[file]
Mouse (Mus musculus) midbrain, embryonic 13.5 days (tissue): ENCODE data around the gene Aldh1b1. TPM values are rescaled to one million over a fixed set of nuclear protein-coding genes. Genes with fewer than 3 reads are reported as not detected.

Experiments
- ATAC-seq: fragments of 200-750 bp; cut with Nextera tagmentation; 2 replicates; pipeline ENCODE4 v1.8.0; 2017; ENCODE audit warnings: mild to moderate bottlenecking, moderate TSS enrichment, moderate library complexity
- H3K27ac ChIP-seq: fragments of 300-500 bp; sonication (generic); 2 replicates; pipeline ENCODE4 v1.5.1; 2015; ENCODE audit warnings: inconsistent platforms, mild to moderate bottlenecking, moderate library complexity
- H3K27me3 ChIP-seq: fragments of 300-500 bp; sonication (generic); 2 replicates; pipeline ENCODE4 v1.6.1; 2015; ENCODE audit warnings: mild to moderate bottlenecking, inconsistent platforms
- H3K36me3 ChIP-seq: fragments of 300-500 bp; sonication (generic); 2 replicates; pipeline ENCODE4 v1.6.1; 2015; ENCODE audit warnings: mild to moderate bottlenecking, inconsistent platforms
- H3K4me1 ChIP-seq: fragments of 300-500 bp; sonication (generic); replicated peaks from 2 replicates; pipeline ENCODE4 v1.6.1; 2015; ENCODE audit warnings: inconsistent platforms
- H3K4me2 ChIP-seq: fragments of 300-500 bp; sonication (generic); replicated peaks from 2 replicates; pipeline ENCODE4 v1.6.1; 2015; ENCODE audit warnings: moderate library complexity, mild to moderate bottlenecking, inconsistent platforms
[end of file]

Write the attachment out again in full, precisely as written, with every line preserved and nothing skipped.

Mouse (Mus musculus) midbrain, embryonic 13.5 days (tissue): ENCODE data around the gene Aldh1b1. TPM values are rescaled to one million over a fixed set of nuclear protein-coding genes. Genes with fewer than 3 reads are reported as not detected.

Experiments
- ATAC-seq: fragments of 200-750 bp; cut with Nextera tagmentation; 2 replicates; pipeline ENCODE4 v1.8.0; 2017; ENCODE audit warnings: mild to moderate bottlenecking, moderate TSS enrichment, moderate library complexity
- H3K27ac ChIP-seq: fragments of 300-500 bp; sonication (generic); 2 replicates; pipeline ENCODE4 v1.5.1; 2015; ENCODE audit warnings: inconsistent platforms, mild to moderate bottlenecking, moderate library complexity
- H3K27me3 ChIP-seq: fragments of 300-500 bp; sonication (generic); 2 replicates; pipeline ENCODE4 v1.6.1; 2015; ENCODE audit warnings: mild to moderate bottlenecking, inconsistent platforms
- H3K36me3 ChIP-seq: fragments of 300-500 bp; sonication (generic); 2 replicates; pipeline ENCODE4 v1.6.1; 2015; ENCODE audit warnings: mild to moderate bottlenecking, inconsistent platforms
- H3K4me1 ChIP-seq: fragments of 300-500 bp; sonication (generic); replicated peaks from 2 replicates; pipeline ENCODE4 v1.6.1; 2015; ENCODE audit warnings: inconsistent platforms
- H3K4me2 ChIP-seq: fragments of 300-500 bp; sonication (generic); replicated peaks from 2 replicates; pipeline ENCODE4 v1.6.1; 2015; ENCODE audit warnings: moderate library complexity, mild to moderate bottlenecking, inconsistent platforms